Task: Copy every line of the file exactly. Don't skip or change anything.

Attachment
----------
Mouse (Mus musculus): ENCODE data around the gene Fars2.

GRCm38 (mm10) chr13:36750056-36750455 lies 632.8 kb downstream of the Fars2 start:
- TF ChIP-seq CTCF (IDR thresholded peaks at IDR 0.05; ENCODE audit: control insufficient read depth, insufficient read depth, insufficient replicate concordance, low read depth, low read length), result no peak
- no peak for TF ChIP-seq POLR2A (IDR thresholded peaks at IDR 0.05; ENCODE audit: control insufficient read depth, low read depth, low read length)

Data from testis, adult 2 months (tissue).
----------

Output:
Mouse (Mus musculus): ENCODE data around the gene Fars2.

GRCm38 (mm10) chr13:36750056-36750455 lies 632.8 kb downstream of the Fars2 start:
- TF ChIP-seq CTCF (IDR thresholded peaks at IDR 0.05; ENCODE audit: control insufficient read depth, insufficient read depth, insufficient replicate concordance, low read depth, low read length), result no peak
- no peak for TF ChIP-seq POLR2A (IDR thresholded peaks at IDR 0.05; ENCODE audit: control insufficient read depth, low read depth, low read length)

Data from testis, adult 2 months (tissue).